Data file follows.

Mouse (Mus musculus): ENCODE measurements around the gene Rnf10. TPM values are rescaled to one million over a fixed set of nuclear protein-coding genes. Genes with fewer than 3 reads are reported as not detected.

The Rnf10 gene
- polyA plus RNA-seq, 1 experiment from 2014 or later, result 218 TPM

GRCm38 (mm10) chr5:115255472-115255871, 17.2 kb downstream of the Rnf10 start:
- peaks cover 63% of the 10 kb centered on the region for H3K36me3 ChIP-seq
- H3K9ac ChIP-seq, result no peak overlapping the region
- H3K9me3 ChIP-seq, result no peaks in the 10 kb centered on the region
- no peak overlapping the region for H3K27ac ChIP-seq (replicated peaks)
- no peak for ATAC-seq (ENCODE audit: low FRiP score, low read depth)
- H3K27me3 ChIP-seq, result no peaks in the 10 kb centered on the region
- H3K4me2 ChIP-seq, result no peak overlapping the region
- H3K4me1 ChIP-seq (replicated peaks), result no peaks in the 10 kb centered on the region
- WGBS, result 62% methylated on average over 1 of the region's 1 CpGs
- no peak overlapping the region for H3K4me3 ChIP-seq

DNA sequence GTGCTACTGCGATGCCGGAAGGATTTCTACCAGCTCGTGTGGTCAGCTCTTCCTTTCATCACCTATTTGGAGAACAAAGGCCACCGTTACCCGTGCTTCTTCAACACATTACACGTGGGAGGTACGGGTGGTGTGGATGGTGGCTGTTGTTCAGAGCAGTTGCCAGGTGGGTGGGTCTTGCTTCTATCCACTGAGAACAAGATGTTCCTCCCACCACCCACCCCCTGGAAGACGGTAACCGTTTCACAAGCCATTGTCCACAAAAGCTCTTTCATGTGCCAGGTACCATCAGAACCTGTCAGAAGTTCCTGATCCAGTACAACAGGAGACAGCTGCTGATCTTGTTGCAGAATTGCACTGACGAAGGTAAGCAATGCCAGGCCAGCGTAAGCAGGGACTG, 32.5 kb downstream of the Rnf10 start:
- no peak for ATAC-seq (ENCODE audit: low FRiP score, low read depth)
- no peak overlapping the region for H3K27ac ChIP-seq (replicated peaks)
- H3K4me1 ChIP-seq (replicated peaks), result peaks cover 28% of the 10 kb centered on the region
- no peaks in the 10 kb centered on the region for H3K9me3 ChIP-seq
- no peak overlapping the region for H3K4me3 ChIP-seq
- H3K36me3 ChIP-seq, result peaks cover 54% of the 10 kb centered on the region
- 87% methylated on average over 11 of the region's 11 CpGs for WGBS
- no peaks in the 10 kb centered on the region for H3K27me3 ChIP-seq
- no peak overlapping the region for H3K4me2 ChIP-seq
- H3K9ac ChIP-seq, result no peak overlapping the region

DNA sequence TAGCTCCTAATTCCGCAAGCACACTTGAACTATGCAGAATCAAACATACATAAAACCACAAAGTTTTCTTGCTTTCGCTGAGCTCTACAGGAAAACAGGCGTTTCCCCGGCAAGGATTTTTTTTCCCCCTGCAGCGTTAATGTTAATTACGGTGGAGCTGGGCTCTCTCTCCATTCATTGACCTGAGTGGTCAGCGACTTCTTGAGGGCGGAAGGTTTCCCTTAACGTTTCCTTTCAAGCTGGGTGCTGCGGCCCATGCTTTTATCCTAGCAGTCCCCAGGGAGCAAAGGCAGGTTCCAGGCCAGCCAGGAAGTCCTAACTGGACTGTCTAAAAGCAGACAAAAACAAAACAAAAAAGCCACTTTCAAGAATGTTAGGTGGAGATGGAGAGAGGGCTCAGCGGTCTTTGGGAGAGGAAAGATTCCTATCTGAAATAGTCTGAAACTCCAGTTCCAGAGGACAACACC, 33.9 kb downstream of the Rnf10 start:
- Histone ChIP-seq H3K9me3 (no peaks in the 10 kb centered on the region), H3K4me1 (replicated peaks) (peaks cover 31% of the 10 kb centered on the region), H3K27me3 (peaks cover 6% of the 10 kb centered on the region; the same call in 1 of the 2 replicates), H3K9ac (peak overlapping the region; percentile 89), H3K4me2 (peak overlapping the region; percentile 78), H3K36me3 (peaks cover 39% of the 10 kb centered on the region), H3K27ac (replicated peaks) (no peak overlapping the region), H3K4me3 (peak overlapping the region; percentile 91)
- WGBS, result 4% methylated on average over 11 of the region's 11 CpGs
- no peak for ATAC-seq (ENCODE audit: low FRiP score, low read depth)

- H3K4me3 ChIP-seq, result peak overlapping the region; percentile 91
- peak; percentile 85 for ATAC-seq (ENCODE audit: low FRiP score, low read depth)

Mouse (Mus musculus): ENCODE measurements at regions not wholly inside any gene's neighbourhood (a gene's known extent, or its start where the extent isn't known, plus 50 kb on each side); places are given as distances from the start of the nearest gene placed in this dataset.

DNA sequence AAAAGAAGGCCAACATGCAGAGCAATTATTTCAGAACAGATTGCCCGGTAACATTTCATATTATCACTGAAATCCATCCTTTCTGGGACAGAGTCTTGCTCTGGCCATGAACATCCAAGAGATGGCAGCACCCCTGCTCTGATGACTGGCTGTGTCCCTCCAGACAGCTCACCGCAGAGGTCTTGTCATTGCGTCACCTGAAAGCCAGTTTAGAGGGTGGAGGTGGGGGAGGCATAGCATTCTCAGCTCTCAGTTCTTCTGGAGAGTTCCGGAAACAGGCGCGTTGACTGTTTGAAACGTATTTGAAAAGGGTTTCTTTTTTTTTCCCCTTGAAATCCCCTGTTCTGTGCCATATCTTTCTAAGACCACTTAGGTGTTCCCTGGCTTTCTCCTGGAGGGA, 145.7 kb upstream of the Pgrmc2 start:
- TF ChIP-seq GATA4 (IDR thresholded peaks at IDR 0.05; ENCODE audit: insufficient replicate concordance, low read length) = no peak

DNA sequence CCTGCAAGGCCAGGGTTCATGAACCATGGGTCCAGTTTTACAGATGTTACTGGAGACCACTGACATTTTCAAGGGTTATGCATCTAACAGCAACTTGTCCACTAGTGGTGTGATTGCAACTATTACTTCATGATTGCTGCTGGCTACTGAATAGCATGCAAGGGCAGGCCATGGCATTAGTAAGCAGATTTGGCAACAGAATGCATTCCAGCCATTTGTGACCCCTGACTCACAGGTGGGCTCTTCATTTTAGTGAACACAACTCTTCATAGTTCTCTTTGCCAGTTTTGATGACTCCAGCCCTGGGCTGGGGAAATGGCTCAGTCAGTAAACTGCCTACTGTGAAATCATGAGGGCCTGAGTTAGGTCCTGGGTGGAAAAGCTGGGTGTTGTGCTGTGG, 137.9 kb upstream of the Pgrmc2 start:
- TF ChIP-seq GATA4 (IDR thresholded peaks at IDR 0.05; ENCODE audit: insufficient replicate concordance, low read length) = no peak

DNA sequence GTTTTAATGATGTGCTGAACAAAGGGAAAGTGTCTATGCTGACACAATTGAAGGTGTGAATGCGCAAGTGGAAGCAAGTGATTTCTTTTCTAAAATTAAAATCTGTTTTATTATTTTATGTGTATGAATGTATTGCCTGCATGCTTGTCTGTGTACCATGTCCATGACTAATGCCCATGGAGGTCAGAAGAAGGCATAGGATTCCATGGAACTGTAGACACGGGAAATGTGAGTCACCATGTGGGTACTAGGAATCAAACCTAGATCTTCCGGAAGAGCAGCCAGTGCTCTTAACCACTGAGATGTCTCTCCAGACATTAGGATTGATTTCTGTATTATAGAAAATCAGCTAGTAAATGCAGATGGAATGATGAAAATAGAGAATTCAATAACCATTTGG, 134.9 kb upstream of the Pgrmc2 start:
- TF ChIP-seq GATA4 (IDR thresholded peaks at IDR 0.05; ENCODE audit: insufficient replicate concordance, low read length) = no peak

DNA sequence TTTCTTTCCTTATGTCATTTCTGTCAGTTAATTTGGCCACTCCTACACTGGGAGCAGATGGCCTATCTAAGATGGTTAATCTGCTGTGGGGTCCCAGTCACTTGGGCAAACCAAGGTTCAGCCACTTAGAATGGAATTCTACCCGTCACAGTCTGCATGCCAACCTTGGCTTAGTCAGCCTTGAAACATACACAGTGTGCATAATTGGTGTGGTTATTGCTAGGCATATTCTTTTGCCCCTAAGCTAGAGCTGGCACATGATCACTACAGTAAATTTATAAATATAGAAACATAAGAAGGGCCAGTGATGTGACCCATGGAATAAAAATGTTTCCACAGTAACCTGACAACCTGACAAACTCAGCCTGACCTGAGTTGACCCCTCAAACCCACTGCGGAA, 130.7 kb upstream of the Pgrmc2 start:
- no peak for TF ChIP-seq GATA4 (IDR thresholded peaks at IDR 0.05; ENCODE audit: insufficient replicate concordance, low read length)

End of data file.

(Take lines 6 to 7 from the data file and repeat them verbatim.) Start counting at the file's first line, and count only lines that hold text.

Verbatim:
- H3K9ac ChIP-seq, result no peak overlapping the region
- H3K9me3 ChIP-seq, result no peaks in the 10 kb centered on the region